We have been fortunate having input into our work by two experienced ecologists. The first one was the late Geoff Park who was asked by DoC to write a restoration plan for the estuary. His vision of establishing a seed source in the estuary by planting in small nodes was largely achieved during the first five years. In 2010 Isobel Gabites revised and updated the plan to provide direction for the next period. In line with her plan we are planting good successional plants, i.e. lower ground cover and shrub species. The aim is to restore the estuary’s natural successional processes, given past human interventions and modifications.
We have learnt a lot on the way. Initially plants were bought for the project, however it soon became apparent that we needed to grow our own: to ensure plants were in fact ecosourced; that genetically robust plants were planted; that plants were site hardened in a shadehouse adjacent to the estuary; and to keep costs down. We have recently upgraded in 2020 to be able to produce most of our own hardened plants and rely heavily on the services of the local seed bank.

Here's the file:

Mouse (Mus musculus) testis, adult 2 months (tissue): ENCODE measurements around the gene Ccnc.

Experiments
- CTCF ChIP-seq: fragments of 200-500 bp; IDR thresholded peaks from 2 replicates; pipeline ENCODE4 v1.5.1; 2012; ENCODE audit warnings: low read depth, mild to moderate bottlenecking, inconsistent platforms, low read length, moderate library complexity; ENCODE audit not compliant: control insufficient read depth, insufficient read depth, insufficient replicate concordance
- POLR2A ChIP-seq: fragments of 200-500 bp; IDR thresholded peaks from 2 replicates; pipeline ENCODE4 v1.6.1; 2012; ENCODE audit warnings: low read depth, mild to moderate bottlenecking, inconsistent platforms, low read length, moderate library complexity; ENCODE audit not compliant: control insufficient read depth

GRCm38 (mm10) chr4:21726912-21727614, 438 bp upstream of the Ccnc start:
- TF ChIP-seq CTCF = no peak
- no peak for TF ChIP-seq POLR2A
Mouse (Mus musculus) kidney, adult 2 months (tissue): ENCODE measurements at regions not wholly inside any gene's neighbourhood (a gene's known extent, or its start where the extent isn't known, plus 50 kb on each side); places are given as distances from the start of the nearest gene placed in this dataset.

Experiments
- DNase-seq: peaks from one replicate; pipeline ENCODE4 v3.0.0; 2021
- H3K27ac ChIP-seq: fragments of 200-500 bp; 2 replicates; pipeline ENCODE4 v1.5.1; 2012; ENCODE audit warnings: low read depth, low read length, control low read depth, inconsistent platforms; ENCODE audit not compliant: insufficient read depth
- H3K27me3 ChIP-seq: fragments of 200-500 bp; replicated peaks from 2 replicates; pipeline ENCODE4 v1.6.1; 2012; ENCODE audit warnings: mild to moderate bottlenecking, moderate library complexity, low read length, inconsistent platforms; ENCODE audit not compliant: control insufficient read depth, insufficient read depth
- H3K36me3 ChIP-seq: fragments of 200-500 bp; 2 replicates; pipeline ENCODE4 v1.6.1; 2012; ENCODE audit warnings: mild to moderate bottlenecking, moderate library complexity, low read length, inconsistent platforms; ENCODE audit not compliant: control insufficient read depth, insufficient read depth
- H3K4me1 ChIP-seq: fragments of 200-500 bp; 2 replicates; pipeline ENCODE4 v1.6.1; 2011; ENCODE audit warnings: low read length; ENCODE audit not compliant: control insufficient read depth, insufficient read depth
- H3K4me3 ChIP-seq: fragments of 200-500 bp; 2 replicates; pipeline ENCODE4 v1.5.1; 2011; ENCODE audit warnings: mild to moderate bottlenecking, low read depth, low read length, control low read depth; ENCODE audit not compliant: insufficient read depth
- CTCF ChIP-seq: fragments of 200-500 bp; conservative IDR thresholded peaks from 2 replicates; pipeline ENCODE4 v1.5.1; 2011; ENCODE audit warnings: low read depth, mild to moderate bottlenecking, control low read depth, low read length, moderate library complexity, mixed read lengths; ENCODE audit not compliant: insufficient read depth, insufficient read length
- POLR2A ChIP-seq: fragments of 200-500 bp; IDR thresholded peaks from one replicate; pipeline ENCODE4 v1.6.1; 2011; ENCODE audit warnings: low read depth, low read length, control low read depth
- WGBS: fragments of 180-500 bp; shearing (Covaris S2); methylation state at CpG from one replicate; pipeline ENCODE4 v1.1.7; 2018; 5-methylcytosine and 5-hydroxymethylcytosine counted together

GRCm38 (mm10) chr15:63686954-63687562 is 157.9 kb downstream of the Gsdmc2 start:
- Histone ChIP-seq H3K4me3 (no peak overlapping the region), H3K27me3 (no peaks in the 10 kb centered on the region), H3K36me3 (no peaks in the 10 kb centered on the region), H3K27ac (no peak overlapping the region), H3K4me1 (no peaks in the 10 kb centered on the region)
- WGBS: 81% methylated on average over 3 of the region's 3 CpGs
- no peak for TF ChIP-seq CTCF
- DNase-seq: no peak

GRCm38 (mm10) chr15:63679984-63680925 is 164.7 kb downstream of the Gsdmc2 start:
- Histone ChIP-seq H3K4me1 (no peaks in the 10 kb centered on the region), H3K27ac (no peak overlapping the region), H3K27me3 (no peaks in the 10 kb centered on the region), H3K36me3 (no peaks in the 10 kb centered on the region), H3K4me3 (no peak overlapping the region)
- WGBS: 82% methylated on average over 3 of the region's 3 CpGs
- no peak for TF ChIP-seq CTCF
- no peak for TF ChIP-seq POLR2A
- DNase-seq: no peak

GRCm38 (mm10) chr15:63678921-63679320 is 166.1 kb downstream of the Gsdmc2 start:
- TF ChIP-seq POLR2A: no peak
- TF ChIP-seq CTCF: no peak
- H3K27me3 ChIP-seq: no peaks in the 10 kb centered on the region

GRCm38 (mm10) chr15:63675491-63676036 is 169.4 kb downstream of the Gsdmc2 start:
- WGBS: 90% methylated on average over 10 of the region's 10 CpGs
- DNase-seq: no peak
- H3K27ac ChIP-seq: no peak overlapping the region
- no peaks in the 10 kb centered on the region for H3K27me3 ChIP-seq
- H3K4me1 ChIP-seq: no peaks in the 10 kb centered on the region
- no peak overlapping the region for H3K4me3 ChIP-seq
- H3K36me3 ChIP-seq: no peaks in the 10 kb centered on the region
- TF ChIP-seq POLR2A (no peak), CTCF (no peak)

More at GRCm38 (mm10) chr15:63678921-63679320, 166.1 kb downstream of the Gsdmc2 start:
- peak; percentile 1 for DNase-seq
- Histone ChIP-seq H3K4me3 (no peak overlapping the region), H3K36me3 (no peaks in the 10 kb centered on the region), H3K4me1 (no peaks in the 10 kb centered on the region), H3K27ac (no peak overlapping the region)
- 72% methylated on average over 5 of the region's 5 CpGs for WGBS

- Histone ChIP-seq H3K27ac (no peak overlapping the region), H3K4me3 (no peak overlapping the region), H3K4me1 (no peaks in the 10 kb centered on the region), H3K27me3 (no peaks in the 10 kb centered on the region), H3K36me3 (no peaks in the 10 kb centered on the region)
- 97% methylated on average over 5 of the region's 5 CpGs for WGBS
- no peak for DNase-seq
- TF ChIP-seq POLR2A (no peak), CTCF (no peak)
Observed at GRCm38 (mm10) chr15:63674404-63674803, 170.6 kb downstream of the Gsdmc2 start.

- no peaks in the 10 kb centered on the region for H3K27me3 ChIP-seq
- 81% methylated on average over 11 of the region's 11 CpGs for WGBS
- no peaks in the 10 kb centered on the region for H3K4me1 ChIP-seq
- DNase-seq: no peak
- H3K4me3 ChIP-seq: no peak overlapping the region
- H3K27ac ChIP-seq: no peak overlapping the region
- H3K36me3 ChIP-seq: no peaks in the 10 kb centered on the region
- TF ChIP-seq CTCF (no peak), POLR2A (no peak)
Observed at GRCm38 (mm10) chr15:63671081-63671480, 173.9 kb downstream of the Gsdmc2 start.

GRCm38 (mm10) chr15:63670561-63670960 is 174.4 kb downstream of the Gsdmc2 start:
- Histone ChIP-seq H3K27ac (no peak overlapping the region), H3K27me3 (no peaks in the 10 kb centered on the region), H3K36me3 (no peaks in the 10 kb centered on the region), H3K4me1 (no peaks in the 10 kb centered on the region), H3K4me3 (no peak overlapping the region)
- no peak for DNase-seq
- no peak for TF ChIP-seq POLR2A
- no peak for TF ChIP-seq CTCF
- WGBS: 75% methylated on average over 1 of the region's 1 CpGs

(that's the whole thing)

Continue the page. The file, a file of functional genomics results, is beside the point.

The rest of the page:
The estuary is an extremely windy and salty environment, which also experiences frosts. Apart from that, our biggest challenge has been weed control. More effort is now being placed into site preparation. Common invasive weeds include: blackberry, periwinkle, bindweed, buckthorn, boneseed, boxthorn, pampas and gorse. A recent DoC Weeding Plan, created by Mike Urlich, directs how the Scientific Reserve weeds will be tackled to achieve our Vision.
In December 2020 the Group became part of the Waikanae Jobs for Nature programme (DoC) and has been using people from the programme to accelerate the clearance of pervasive weeds, prior to long term planting of these areas.